Union won't budge for Telstra's IBM push

After expanding its supply chain outsourcing agreement with IBM late last year, Telstra warned of job losses by June as the computing giant replaced the telco's staff with its own in some technical areas, but the union representing the workers has stepped in to broker a stronger deal for those facing redundancy.

After expanding its supply chain outsourcing agreement with IBM late last year, Telstra warned of job losses and transfers. With the changes now looming, the union representing the workers has stepped in to broker a deal for those facing redundancy.

Around a third of Telstra's 335 inventory management and legacy systems repair staff are scheduled to be let go between March and June this year after assisting in training new staff, with the remaining two-thirds to be offered jobs with IBM under its AU$200 million services deal with Telstra.

However, intervention by the Communications, Electrical and Plumbing Union (CEPU) on behalf of its members has stalled the telco's plans for an unhindered transition, with the union requesting that all staff -- including those to be kept on by IBM -- be paid full redundancy by Telstra and be allowed to sign a collective Enterprise Bargaining Agreement rather than a individual Commonwealth Workplace Agreement offered to them by the computing giant.

"Until we've got assurances on these two things we're not going to commence anything further," said Len Cooper, Victorian CEPU secretary.

"At the time we announced that a large number of our employees currently performing this work would receive comparable job offers from IBM or its service partners," a Telstra spokesperson said in a statement. "At the end of knowledge transfer, staff will then be given the opportunity to apply for other jobs within Telstra and have access to a career transition program, which is designed to assist employees find alternative work outside Telstra."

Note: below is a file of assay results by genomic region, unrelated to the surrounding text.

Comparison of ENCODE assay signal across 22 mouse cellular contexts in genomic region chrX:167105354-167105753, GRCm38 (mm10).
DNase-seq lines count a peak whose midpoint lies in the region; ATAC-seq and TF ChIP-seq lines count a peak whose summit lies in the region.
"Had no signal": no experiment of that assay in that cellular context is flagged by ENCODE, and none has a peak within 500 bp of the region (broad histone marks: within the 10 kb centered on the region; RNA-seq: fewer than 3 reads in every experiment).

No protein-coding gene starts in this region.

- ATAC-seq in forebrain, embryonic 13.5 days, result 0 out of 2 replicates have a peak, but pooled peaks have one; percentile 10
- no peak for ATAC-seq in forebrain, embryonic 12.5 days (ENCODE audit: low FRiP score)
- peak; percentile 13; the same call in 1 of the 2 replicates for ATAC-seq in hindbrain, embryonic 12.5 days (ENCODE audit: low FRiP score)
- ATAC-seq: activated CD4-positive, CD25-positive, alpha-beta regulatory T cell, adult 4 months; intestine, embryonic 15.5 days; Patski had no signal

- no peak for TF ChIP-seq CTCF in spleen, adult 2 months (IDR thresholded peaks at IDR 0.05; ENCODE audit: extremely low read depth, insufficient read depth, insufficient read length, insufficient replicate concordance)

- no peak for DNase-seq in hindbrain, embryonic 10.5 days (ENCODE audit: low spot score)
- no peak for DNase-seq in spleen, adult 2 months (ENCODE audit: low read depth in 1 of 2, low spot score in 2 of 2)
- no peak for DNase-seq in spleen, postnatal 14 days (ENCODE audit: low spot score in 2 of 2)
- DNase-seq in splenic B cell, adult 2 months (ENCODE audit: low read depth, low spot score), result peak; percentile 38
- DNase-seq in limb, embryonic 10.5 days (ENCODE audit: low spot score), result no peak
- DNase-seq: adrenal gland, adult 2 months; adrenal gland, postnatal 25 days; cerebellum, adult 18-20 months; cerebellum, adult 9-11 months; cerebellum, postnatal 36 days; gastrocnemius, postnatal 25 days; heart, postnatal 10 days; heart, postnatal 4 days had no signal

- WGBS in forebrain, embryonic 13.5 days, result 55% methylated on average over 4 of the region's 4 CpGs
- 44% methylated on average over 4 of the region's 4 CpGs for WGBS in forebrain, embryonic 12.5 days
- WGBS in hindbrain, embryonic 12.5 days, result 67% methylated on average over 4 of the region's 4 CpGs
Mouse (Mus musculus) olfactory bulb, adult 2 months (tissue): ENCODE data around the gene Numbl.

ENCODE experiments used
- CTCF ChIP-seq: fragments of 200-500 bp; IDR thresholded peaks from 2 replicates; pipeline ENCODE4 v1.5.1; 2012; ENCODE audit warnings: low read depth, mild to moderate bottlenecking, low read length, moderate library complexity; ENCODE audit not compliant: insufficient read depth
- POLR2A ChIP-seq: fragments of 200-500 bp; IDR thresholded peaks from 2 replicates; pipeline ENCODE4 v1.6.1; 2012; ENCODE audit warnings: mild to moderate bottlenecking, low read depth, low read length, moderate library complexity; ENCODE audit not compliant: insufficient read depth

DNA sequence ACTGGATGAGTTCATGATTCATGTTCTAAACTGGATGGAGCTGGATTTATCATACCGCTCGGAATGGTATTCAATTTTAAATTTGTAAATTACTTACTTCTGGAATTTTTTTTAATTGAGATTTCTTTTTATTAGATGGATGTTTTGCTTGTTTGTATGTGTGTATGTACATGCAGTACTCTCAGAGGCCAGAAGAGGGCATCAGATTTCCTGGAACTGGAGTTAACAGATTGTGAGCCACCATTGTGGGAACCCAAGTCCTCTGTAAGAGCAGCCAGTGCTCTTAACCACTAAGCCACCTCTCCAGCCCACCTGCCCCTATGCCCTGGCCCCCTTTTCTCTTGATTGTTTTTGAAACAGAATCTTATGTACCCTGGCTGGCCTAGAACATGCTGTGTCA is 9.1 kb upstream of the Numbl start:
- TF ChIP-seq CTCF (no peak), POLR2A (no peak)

Cooper told ZDNet.com.au that Union delegates had planned to meet with Telstra executives on Thursday afternoon to open up proceedings, but remained adamant that the union would not budge on its stated aims.

"It's almost a bit of a stalemate at this stage, but we haven't had any formal negotiations yet. At this stage all we've agreed to do is talk," he said.

"Most of their work is highly specialised and they're very long term employees -- you can't just start up again without even a minimal number of them there," said Cooper.

Telstra's spokesperson said today the company's original offer remained unchanged, and that the employees have a choice to either accept a comparable job offer from IBM, or continue assisting with the "knowledge transfer" till their redundancy becomes effective in June.

"Our members are saying they won't cooperate until they get the terms of agreement we're seeking, and Telstra can't start up the new outsourced business until they get the personnel on board," said the Union secretary.

Telstra's spokesperson said the expansion of the company's agreement with IBM was on track and unaltered.

"By industry standards, Telstra has very generous redundancy arrangements and best-practice redeployment arrangements to assist people to find alternative work," said the spokesperson.

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